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Elastic Exercises for

Geriatrics
Cadence Williams
Shelby Case
Melina Miller
John Fernandez
Uptown Funk!
- https://www.youtube.com/watch?v=hKMUrIWtQgM&app=desktop
Each week it is recommended that...

- Older adults get at least 2.5 hours

of moderate-intensity aerobic

exercise

- 2 or more days of muscle-

strengthening activities (CDC, 2015)


(CDC, 2015)

Exercise Guidelines for Geriatric Population

- Adults who meet 08 federal physical activity guidelines for aerobic

activity:

- As of September 2015, 49.5% of U.S. adults met the guidelines

- As of 2014, 42.4% of both male and female adults between the ages

of 65 and 74 met the guidelines

- 28.1% of both male and female adults age 75+ met the guidelines
Can you be injured with a lack of exercise?

- 1 in 3 adults ages 65 or older fall each year

- 1 in 5 falls result in serious head injuries or broken

bones

- Yearly, 700,000 older adults are hospitalized from falls

- On average, 250,000 older adults are hospitalized for

hip fractures each year (CDC, 2016)


Dont be like him, exercise!
(Bauman, Merom, Bull, Buchner, & Singh, 2016)

Why should I exercise?

- Physical activity prevents

- Cardiovascular disease

- Diabetes

- Hypertension

- Reduces the risk for breast and colon cancer and developing a stroke
Benefits of Walking!

- Builds endurance

- Increases muscle tone

- Improves joint flexibility

- Strengthens bones

- Reduces stress
(Sung, 2012)
More Benefits!

- Participating in group exercise programs or physical therapy


- Improved mobility and gait
- Improved balance resulting in fewer falls

- Riding a stationary exercise bike and water exercise


- Protect musculoskeletal systems and joints

(Sung, 2012)
What to Keep in Mind

- Consult with a health care provider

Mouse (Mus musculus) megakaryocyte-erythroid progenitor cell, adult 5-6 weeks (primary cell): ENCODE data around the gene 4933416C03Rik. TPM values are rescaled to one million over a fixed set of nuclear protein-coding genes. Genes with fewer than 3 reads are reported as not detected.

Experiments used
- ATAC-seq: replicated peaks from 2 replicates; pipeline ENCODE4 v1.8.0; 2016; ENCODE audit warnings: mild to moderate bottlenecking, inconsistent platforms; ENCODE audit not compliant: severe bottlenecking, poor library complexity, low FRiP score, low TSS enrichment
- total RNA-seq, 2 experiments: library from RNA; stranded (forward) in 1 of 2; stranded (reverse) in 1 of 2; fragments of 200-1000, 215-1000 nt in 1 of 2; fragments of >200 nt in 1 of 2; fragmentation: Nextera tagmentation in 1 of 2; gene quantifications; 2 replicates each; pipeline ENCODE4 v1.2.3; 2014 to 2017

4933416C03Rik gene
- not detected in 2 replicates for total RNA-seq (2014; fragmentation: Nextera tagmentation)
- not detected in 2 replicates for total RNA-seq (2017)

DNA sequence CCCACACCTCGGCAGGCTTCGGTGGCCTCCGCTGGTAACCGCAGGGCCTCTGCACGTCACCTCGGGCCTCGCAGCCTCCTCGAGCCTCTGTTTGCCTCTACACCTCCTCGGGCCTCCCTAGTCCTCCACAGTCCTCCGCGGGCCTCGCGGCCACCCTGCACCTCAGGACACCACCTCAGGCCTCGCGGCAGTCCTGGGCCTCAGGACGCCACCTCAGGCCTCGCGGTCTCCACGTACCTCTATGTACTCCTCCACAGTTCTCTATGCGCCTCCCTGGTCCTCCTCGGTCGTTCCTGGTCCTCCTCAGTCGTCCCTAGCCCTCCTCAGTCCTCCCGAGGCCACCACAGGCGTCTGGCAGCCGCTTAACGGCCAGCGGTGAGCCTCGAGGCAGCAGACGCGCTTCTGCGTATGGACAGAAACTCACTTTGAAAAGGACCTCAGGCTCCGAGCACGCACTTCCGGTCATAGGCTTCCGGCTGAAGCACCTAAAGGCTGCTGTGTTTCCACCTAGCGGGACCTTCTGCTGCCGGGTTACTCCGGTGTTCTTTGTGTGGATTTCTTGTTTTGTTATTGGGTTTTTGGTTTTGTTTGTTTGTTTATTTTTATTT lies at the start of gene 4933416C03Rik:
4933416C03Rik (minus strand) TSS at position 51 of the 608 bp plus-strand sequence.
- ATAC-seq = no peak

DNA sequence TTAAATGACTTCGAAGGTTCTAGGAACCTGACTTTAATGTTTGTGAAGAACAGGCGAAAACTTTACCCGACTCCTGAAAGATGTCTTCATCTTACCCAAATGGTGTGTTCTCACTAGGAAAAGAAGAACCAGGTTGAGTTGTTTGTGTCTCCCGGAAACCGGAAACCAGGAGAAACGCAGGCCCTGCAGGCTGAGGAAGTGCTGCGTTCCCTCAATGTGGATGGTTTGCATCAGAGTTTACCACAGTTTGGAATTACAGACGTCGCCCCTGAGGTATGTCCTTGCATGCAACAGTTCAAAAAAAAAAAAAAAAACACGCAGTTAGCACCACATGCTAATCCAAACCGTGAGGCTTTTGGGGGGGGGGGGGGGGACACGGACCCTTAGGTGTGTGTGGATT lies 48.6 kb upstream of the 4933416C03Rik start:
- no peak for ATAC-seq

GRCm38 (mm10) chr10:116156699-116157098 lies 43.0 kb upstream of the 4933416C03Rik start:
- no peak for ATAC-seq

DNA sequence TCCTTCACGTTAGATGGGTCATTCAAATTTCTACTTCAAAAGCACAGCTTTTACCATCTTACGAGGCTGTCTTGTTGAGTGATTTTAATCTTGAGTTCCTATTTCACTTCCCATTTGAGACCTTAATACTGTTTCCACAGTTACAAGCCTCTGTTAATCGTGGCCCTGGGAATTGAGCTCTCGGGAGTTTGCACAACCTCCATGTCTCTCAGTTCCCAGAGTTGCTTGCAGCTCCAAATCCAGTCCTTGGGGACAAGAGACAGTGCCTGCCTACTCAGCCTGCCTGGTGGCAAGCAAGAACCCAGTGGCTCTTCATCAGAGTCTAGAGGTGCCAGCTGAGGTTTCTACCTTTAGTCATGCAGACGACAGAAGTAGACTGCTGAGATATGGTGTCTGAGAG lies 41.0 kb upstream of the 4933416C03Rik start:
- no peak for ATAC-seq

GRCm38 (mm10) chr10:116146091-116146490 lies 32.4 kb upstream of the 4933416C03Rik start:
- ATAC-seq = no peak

- Wear good support shoes and appropriate clothes

- Drink water and watch the weather

- Exercise with a partner

Stop when experiencing pain, dizziness, or shortness of breath


Lack of Exercise

- Inactive adults have a


higher risk of:
- Early death - Depression
- Heart disease - Certain cancers
- Stroke - Unwanted weight gain
- Type 2 diabetes - Loss of muscle mass
- Hypertension

(Bauman, Merom, Bull, Buchner, & Singh,


Case Study

Bob is a 95 year old veteran living at the VA. He no longer feels


comfortable walking and prefers to either remain in bed or be seated in
his wheelchair. He is very frail and can not move from his bed to his chair
by himself. Can Bob still exercise?
Arm Curl with Resistance Band

- With the assistance of another person sit with your feet on the floor
- Place the resistance band underneath your feet
- Keep wrists straight and slowly breathe as
you bend your elbows and bring the resistance
band up, hold for 1 second
- Repeat this 5-10 times, or as many times as
possible
Case Study

Jane is 80 years old and has had her right arm amputated. She does not
like going to group activities because she is self conscious of her
amputation. How can she exercise?
Chair Stand

- Sit towards the front of a chair with your feet flat on the floor
- Breath out and bring your body forward with your arms extended
parallel to the floor
- Slowly stand up keeping your arms parallel to the floor
- Slowly sit back down, repeat this 10 times, or as many times as
possible
Case Study

Sarah is 85 years old and recently had both of her legs amputated above
the knee. She can only get around in a wheelchair and is losing hope of
being able to exercise anymore. What can she do?
Overhead Arm Raise

- Take the two weights and hold them at your sides, shoulder
height with your palms facing forward